NRG’s presence on the world ranking further cemented the rise of North American teams throughout the year and made them a surprise force in many tournaments. They were relentless with their aggression, tough to read with the mind of daps leading their T-sides and dogged for even the most elite teams in the world to put down. They started the year just inside the top 20 and finished it barely outside the top 6. They did all of this with a team formed from scrap parts in a region infamous for its historical lack of depth on an international level. They were, the breakout team of the year and one of the most important ‘new’ top sides in NA in CS:GO history.
This iteration of Tyloo, despite all odds, is the best Asian CS:GO side in history. The team is split in half linguistically with Somebody/DD/Mo hailing from China and Xccurate/BnTeT from Indonesia; Mandarin on one hand, Indonesian/English on the other, and very little in-between. In a period marked by teams forced to dig deep for win conditions beyond aim and puggy play, Tyloo have managed to score consistent upsets, and (briefly) break into the top ten.
They beat Na`Vi in a 2:0 at StarSeries, NiP 2:1 at CAC, MIBR at the FACEIT Major, and even took a map off of Astralis at Dreamhack Stockholm. Somehow despite not even being able to engage in fluent long-form conversations outside of the game they were were able to cobble together a style that claimed legitimate scalps and over an extended period of time. They were the first Asian team to ever qualify for the main stage of the major. Somebody, BnTeT and Xccurate all proved to be capable international assets in a variety of ways. Somebody, with his crazy off-kilter style which characterised Tyloo as a team. Xccurate and BnTeT, with their calling and back-of-the-pack clutching.
They may not have had as many or consistent results as someone like ENCE, but in terms of where they had to ‘breakout’ from, they fit into this mould more-so. Given the nature of their line-up, region, and formation, no one expected them to have the results they had this year. They are definitely the biggest surprise of the year even if they mightn’t be the most successful breakout team. The context of their team and what they were able to achieve in-spite of so much makes them the second best breakout team of the year, at least, for this article.
Honourable mention(s): Hellraisers, ENCE
Criteria: The relative ‘weight’ of an event that occurred outside of the server.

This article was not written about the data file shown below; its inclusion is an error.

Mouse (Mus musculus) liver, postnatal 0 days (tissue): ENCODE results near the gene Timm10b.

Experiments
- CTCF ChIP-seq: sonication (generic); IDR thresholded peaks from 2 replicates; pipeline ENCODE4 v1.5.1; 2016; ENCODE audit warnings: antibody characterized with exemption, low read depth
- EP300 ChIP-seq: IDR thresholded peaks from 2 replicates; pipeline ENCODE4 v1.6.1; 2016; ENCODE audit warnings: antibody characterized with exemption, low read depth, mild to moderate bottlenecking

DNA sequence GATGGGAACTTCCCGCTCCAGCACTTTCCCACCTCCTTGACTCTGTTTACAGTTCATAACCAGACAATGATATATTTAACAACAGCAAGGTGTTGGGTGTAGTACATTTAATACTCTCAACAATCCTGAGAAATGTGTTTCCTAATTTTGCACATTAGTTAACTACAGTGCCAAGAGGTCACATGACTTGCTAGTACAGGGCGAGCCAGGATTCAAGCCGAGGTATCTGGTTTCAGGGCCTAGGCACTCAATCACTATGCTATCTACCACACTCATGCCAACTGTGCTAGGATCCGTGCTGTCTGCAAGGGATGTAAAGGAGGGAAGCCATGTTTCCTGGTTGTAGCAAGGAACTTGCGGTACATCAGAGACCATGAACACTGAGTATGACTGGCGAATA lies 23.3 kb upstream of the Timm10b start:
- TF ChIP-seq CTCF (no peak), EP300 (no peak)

#1: Forsaken cheating
Cheating has been a mainstay of debate in CS:GO for a litany of reasons. Primarily, CS:GO fans are so passionate about the issue because of the impact and helplessness a cheater can generate in their match-making experience. Cheaters can take away half-an-hour of your life in Counter-Strike in a way they can in few other games.
In a professional sense, cheating is an accusation many young up-and-coming players were forced to contend with in the burgeoning stages of their career. There’s countless clips, hearsay, and private messaging about cheating in the realms of semi-professional play, but rarely does it enter into the mainstream of community conversation.
In October, at eXTREMESLAND 2018, OpTic India player forsaken was caught cheating on LAN. It was one of, if not the biggest story of the year and centered on a clip of forsaken comically palming off an admin who was trying to access his computer. Beyond a doubt, he was cheating in a LAN environment many deem the last secure arena of competition.
This incident was the first high-profile, totally sure-fire case of a ‘professional’ player being caught cheating on LAN. It validated, dredged, and multiplied the worry of many around the integrity of LAN competition. It reminded the community at large that while cheating is an uncommon issue, even at lower level LAN play, it’s still one that needs constant attention and evolution of measures to stop it. Forsaken cheating showed that custom hacks are very much available and there’s people willing to use them, but also that they’re capable of being caught.
#2: Valve’s social media interaction
Valve has long been criticised for their lack of interaction with the community. While it has been at the center of a strategy rather than simple neglect, there are still large portions of the community frustrated at the idea their favourite game isn’t getting the love it should from the developer. The change of banner/profile picture, simple tweet of ‘What are you doing Wednesday?’ from Valve, and follow-up tweet from their official Twitter account ahead of the ‘Danger Zone’ announcement was a welcome change from this.
It generated hype for the change - albeit in a novel way - and epitomised the general trend of the CS:GO’s devs interacting with the community more throughout 2018. On top of the Danger Zone tweeting fiasko, we also saw John McDonald answer a number of questions from people on Twitter, and the CS:GO twitter account, in-general, step-up it’s meme game. The devs no longer feel like a tight lipped and closed-minded stone wall. Instead, we saw their social media team (or person?) regularly engaging with the inside jokes of the subreddit with public figures like Don Haci on Twitter.
All of this engagement is backgrounded by things like the Panorama UI being rolled out, CS:GO going free-to-play, and Nuke being given incremental changes to make it a viable pick in the pool. It’s been great to see the in-game changes and improvements met with out-of-game evolution as well from Valve.
Honourable mention(s): Sadokist’s 100th event